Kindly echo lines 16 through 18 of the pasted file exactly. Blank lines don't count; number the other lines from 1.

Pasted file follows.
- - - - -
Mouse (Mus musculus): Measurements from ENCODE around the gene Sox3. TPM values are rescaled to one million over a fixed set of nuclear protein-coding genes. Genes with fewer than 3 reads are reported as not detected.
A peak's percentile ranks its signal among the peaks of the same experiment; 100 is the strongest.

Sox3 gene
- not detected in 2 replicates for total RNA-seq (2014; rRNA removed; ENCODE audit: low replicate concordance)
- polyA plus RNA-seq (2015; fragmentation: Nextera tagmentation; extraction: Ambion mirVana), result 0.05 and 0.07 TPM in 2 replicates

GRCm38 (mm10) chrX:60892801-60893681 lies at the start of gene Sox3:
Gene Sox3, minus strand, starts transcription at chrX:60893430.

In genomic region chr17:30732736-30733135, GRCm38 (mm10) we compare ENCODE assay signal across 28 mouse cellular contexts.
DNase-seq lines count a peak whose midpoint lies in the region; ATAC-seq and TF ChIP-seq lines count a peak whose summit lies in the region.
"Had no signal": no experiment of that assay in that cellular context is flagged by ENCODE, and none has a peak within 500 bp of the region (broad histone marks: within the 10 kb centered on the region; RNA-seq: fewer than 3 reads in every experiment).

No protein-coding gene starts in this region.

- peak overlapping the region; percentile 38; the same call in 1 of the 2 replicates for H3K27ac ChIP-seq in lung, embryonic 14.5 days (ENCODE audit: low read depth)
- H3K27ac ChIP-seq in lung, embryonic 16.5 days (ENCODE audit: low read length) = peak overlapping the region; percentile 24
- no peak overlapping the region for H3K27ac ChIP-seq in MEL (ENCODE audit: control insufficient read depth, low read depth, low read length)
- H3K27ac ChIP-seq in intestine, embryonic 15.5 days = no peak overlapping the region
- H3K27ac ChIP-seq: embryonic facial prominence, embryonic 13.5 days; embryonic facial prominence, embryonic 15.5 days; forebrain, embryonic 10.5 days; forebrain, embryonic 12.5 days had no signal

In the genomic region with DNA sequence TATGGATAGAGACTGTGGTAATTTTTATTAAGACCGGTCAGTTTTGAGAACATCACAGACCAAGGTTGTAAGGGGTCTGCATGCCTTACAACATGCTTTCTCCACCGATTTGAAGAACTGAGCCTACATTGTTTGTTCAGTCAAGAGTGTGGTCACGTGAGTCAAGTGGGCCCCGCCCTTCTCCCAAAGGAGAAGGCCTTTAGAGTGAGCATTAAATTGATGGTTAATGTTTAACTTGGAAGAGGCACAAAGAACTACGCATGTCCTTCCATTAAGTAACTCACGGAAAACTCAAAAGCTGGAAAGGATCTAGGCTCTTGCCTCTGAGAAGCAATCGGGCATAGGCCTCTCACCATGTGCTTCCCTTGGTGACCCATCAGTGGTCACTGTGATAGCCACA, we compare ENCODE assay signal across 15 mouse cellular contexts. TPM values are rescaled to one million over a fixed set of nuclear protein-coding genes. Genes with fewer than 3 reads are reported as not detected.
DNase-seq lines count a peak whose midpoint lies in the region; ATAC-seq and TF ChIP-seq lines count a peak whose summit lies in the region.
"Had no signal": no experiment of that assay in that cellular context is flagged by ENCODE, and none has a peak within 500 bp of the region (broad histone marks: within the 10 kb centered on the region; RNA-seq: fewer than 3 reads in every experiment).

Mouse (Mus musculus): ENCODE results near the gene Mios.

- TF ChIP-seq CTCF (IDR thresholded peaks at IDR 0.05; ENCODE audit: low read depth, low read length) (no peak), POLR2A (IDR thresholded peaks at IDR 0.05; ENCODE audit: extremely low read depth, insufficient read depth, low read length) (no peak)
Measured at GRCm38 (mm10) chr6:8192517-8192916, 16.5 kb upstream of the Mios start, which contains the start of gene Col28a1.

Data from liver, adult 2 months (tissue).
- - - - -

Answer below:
- H3K27ac ChIP-seq: embryonic facial prominence, embryonic 13.5 days; embryonic facial prominence, embryonic 15.5 days; forebrain, embryonic 10.5 days; forebrain, embryonic 12.5 days had no signal

In the genomic region with DNA sequence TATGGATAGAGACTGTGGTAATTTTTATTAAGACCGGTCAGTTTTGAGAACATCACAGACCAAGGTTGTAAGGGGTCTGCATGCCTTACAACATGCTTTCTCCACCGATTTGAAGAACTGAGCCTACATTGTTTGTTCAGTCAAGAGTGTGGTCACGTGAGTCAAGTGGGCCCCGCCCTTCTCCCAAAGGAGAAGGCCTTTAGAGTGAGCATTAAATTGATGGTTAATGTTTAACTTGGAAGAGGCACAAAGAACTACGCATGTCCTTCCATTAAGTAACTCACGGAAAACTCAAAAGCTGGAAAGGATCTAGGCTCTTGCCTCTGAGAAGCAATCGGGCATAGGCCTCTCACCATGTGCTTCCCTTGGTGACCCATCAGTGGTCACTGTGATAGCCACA, we compare ENCODE assay signal across 15 mouse cellular contexts. TPM values are rescaled to one million over a fixed set of nuclear protein-coding genes. Genes with fewer than 3 reads are reported as not detected.
DNase-seq lines count a peak whose midpoint lies in the region; ATAC-seq and TF ChIP-seq lines count a peak whose summit lies in the region.